Error: Twitter did not respond. Please wait a few minutes and refresh this page.
I hate socks.
Prompt: Someone is killed or almost killed AND a relationship becomes complicated
Amia raised an eyebrow at the shopkeeper. “Inquisitive type.”
“Keep your distance.” He stood squarely facing her, arms crossed, eyes unblinking.
Garret Feston had aged. After thirty years she didn’t know what else she had expected, but the creases and folds and color of his well-worn body surprised her more than she liked to admit. And I, she thought, I haven’t aged a day. Aloud, she said, “Come, now, Garret. Is that a way to greet an old friend?” She slinked closer to him, her hips undulating, the light reflecting off the folds of her dress just so, articulating her assets, echoing the color of her eyes. Her charms dashed against his stoic figure.
“To business, then,” she said with a sigh, and slipped to one side, fingering a set of ribbons on display. “I would like to employ your services once again.”
“Now, now,” she tutted. “You haven’t even heard my proposal.”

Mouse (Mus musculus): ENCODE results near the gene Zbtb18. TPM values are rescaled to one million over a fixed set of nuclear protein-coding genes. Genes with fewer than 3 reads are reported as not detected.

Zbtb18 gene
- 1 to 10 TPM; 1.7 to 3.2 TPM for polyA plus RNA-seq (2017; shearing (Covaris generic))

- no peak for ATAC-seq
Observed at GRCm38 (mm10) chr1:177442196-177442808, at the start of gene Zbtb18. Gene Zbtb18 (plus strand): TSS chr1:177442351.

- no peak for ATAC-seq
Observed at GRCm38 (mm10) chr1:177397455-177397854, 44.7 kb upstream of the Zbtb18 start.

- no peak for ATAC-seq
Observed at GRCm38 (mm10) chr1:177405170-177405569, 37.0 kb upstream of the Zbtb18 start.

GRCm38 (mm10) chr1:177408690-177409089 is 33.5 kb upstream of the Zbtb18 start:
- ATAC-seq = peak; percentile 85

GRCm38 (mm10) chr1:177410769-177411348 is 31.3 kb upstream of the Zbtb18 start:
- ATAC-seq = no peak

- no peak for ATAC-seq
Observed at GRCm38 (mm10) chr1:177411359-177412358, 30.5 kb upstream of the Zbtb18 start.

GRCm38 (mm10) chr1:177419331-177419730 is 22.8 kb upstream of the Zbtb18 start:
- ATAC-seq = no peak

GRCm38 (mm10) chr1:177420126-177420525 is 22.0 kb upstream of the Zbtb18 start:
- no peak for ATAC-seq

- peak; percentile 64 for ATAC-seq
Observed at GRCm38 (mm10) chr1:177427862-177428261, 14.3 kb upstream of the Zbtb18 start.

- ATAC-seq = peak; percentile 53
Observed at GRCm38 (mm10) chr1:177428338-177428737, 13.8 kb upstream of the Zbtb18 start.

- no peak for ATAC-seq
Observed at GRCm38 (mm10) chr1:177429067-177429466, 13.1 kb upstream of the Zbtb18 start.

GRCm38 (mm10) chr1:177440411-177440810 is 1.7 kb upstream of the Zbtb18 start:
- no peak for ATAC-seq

“Garret,” she admonished.
“People who work for you end up dead, or worse.”
“You didn’t come out so bad last time, did you?”
“Now, I’d think most folks would file “murderer” under “or worse”.
“Don’t be melodramatic, Garret. You didn’t murder anyone.”
“As good as. So you can forget whatever scheme you’re planning on tangling me up in – not this time.”
Amia let her face fall into a mask of regret. “I’m afraid that this time you have no choice.”
Garret’s grim facade broke with a guttural laugh. “What can you do to me? I’m an old man. With no wife, and no children.”
“There is the boy.” She nodded to the far door where Neil had disappeared.
The old man twisted around in comprehension and stumbled to the stockroom’s door: no mess, no struggle, no Neil.
He turned back to Amia who let no smile of victory cross her face. “I knew you’d come to see it my way.” She pulled a small sheet of paper from a reticule hanging from her wrist. “The items should be easy enough for you to find. How much time do you need?”
Garret crossed the store and snagged the paper from her hand. He took a moment to look over the list. “Three days.”
“Make it two.”
“Make it possible. I’m on a schedule.” She turned to leave and glanced over her shoulder. “We’ll meet here at dusk, two days from now.”
Garret locked the door behind her, flipping his sign to “Closed”.